Thursday, May 7, 2015

A Disappointing Read

I was very proud of myself.  I saw that Alexander McCall Smith had written a modernized version of Jane Austen's Emma; I can't remember where.  I went home from wherever I was and opened the public library's new and improved website to find that there were 26 copies ordered, 5 copies in large type, and that I was the first person to put any one of them on hold.

 Three days later, an email arrived.  My book was ready to be read.  All I had to do was get myself to the branch and pick it up.  I finished the Anne Perry Christmas story I was devouring and found my book on the Reserve Shelf.

It was brand new.  I was the first patron to open the binding of the large type edition. It was thrilling. I am not exaggerating.  There's a wonderful frisson I feel every time I open a new book.  The fact that I wasn't paying for the book made it all the sweeter.
(Yes, I pay taxes for the library and I donate to The Friends of the Library, but no funds changed hands for the privilege of reading this particular tome.  This disclaimer is for those of you who insist that I care more about the story than the facts.)
The pages were bright white.  The binding allowed the book to lie flat on a table while I ate breakfast. I found no grammatical errors.

That's all the positive thoughts I have on this book.  I suppose it could have been worse; Emma and the Zombies comes to mind. But this was one time where I read quickly just so that the experience could end.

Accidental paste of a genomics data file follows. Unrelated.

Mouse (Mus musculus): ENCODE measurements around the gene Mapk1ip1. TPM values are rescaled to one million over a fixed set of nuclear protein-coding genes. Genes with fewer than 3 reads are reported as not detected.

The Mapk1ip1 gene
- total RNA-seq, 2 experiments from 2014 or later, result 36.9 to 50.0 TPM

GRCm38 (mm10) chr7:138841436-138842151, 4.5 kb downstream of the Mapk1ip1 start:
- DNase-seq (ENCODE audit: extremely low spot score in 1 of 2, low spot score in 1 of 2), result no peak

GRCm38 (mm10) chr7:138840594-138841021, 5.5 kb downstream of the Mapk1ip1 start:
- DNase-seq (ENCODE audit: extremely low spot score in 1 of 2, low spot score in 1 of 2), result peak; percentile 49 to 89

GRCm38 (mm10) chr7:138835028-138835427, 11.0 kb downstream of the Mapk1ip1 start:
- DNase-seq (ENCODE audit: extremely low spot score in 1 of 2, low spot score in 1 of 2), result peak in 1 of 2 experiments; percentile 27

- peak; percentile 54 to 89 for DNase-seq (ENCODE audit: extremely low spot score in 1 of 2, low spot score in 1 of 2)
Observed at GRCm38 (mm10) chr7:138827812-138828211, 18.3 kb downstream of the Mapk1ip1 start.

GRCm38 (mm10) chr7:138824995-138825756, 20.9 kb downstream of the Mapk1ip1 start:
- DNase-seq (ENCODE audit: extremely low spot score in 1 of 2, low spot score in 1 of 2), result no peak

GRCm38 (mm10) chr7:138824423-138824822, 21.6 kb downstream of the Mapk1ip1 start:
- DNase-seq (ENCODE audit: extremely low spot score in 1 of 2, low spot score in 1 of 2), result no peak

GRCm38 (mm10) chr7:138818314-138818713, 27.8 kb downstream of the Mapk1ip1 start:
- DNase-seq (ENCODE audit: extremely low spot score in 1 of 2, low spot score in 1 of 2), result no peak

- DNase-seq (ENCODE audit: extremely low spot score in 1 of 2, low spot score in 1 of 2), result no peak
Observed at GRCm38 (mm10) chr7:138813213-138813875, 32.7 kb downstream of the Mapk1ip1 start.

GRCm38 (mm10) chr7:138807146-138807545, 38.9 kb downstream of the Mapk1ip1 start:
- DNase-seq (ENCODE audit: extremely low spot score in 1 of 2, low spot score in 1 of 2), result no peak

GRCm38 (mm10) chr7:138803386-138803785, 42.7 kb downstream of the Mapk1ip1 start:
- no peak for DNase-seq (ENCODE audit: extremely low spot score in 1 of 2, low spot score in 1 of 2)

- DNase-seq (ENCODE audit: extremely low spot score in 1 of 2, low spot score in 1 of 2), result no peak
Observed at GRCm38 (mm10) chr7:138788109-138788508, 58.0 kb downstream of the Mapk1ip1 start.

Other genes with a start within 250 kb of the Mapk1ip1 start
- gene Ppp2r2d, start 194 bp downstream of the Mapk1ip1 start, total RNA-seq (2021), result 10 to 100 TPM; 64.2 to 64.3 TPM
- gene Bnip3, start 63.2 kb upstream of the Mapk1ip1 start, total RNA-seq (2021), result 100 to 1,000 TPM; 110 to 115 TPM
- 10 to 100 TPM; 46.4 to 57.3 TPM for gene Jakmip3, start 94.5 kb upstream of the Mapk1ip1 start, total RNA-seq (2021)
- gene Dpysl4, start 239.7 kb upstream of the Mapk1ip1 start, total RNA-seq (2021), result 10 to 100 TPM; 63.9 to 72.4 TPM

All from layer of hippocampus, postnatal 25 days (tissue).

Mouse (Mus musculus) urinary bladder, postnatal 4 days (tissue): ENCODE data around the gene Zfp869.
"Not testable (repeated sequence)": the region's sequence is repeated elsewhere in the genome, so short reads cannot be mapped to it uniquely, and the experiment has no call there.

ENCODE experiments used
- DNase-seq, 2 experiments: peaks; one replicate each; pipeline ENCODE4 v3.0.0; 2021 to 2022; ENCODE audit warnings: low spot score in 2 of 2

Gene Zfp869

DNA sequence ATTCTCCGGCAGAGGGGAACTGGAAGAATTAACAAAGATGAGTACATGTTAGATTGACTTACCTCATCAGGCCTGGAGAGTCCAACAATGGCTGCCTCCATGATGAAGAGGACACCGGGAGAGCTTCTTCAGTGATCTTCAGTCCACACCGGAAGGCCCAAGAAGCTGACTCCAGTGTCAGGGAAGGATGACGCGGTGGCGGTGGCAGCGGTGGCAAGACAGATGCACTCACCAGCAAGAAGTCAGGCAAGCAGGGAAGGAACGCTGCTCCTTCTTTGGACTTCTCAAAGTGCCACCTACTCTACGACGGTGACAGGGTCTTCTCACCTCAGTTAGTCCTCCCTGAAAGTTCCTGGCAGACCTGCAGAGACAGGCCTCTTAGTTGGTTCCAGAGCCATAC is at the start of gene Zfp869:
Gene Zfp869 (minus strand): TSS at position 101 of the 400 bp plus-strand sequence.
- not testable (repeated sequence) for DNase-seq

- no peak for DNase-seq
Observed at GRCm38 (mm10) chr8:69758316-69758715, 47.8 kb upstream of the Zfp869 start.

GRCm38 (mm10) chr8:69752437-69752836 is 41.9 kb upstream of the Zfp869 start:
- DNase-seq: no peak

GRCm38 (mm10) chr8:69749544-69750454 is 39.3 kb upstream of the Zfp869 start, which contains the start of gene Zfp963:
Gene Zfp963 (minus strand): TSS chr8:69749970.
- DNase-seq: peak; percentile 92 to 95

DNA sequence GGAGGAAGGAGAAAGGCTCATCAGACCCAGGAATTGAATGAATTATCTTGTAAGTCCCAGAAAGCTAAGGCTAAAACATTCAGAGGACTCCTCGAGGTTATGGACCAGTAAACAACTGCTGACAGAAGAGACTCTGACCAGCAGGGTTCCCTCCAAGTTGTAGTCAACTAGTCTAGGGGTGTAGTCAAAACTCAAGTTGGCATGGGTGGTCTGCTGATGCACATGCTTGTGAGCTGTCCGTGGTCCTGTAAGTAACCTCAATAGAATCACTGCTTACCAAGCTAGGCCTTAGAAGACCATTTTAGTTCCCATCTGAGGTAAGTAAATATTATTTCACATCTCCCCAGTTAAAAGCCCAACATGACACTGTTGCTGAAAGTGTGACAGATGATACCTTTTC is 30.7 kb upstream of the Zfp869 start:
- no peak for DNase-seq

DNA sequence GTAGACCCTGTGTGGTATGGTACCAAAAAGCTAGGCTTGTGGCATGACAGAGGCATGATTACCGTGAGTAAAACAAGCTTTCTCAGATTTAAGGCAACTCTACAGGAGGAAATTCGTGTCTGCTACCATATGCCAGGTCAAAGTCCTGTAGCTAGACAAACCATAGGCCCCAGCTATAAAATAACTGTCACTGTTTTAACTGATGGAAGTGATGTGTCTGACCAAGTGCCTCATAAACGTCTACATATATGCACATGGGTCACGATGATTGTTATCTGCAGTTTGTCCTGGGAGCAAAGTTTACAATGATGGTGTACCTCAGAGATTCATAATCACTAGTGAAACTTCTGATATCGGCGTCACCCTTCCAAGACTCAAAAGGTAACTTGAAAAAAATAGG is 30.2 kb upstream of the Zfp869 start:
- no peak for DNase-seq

It wasn't bad enough to put down before I finished, but it came close.

This was a special disappointment, because I love Alexander McCall Smith.  I've never had this reaction to one of his books, and I've read them all.  It was totally unexpected and completely awful and I can't figure out why.  Smith has a deft and gentle touch when describing the foibles of his characters.  None of them are perfect, yet he loves them all.  Even the most selfish and self-centered of them are treated with respect; their depths are plumbed and we begin to understand the why's and wherefores, without anything being explicitly stated.

For some reason, he decided to take a heavy hand with Emma.  It reads like a romance novel. Emma's transition from brat to awareness happens with all the subtlety of a monsoon electric storm.  It flashes brightly from the page, thunking the reader with a sledgehammer of obviousness.  Jane Austen let it unfold slowly; Smith clangs the cymbals and rolls out the carpet.

Up to, through, and after this point, Emma remains unlikable.  There is no reason for Mr. Knightley to love her; she brings nothing to the equation.  She is thoughtless and rude, the beneficiary of a second-rate education.  She is dull, does nothing, and doesn't seem to mind.  While I'm not a big fan of Jane Austen's Emma, she's a rock star when compared to Smith's.

Read The #1 Ladies' Detective Agency, series, the Isabel Dalhousie series, the love stories on the train.  But stay away from this one.

You have been warned.

2 comments:

  1. That is too bad. Maybe he hated Austen and this was his interpretation of her book, where he totally lost what made it a popular book for all these years. I am not a fan of writers retelling someone else's story or for that matter of fan fiction but the publishing houses seem to think it's the bee's knees ;)

    ReplyDelete
    Replies
    1. It did seem as if he were jumping on someone else's bandwagon, Rain. Perhaps his publisher asked him to do one? This is the best explanation for such a waste of paper......
      a/b

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